Oil supply vulnerable: What it means for remanufacturing
August 16, 2018
By Recycler Magazine
New research from ESCP Europe points to increasing uncertainty in the world’s oil supply – with a knock-on effect for industries across the planet.
The vulnerable position that the oil industry now finds itself in has come about via several factors; political instability across the Middle East undoubtedly impacts, as does the targeting of ships and tankers by insurgent rebel groups.
“The recent attack on two oil tankers each carrying one million barrels of oil in the Strait of Bab al-Mandeb at the southern tip of Yemen and Saudi Arabia’s suspension of some oil shipments, have demonstrated just how easy it is to disrupt global oil traffic,” opined Mamdouh G. Salameh, Professor of Energy Economics at ESCP Europe Business School, London, and an oil and energy consultant for the World Bank. “The four key world chokepoints of oil, including the Straits of Hormuz, Bab al-Mandeb, Malacca and the Suez Canal account for two-thirds of global oil trade traffic, with over forty-four million barrels of oil travelling through these chokepoints every day.”
Salameh explained that such fragility within the oil trade will send prices rising around the globe, which will hit consumers hard, as they face paying even more for their petrol.
“Any hint of a potential outage at these chokepoints can add a few dollars per barrel as a risk premium,” Salameh continued. “This is extremely worrying considering Iran have just threatened to close the entire Strait of Hormuz as a result of US sanctions, a closure like this could send oil prices far above $150 (€132) a barrel.”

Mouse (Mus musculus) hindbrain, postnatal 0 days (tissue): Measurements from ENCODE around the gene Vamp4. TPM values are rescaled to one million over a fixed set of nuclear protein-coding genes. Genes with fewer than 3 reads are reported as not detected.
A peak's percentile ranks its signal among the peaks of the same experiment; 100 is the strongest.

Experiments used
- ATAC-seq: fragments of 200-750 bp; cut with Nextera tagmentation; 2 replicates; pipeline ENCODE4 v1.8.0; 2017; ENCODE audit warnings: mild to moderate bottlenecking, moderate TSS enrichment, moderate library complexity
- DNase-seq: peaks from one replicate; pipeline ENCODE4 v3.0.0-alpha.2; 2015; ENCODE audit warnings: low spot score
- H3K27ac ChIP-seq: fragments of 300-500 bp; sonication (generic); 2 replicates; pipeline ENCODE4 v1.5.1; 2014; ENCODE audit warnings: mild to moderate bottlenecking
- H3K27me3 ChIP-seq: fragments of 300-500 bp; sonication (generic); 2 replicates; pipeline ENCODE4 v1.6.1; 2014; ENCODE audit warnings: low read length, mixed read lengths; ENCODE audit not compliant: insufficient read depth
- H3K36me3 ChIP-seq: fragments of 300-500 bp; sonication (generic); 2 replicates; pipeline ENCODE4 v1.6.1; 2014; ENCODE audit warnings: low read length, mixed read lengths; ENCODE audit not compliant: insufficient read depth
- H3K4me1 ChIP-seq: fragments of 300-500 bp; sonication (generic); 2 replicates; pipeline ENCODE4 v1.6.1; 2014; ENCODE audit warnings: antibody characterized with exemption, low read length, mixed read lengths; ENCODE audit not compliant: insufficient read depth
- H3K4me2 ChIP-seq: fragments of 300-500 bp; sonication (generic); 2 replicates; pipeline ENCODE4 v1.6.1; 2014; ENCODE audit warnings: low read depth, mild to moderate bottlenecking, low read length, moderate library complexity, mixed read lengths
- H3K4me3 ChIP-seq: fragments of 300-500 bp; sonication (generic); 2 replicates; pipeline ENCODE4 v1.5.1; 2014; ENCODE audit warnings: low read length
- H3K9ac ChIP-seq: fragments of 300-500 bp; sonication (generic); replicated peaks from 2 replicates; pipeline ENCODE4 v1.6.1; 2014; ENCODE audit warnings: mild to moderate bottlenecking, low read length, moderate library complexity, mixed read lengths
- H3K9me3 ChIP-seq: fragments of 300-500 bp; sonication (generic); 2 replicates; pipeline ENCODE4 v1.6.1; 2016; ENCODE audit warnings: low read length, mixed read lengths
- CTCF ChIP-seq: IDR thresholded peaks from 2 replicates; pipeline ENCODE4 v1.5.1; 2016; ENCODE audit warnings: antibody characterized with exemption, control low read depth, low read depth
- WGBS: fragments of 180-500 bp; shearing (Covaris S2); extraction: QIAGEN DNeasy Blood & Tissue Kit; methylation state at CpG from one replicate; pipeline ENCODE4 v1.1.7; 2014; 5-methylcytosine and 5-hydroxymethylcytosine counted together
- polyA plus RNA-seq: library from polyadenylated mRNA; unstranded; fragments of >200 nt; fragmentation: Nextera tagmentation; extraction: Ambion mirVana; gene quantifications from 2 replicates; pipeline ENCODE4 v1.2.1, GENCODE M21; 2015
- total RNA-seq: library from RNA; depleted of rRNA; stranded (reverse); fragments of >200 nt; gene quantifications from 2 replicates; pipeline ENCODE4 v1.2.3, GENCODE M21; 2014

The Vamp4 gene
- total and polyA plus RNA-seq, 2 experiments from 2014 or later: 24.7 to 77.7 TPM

But it’s not just at the fuel pump that such instability will bite. The reliance of oil in the manufacturing of plastics will mean a vast array of everyday goods will see their prices rise, and – potentially – their availability tumble.
One such strand of goods is ink cartridges, which have a high percentage of plastic, and which could become a lot more expensive if ESCP Europe’s research is borne out.
The new research follows news from earlier this week that OPEC – the Organisation of the Petroleum Exporting Countries – has forecast lower demand for crude oil, with Saudi Arabia beginning to cut back on production in order to avoid oversupply, according to Reuters. As the automobile industry moves away from diesel cars (driven no doubt by their impending illegality in multiple European cities and nations), this could see production fall further, with the effect of prices rising even higher as demand begins to outstrip supply.
Speaking at this year’s ETIRA General Assembly in Budapest, President David Connett predicted that over the coming decades, oil prices – and with them, plastic prices – will rise to the extent that new technology will be developed to retrieve previously-discarded plastic from landfill sites.
Discussing the new research, Connett told The Recycler: “As the cost of oil rises so will the cost of new cartridges whose manufacturing is oil and energy intensive. As the price of new, single use, cartridge increases, it makes reused or remanufactured cartridges a cost and environmentally safe alternative because reused and remanufactured cartridges consume considerable less oil and energy.”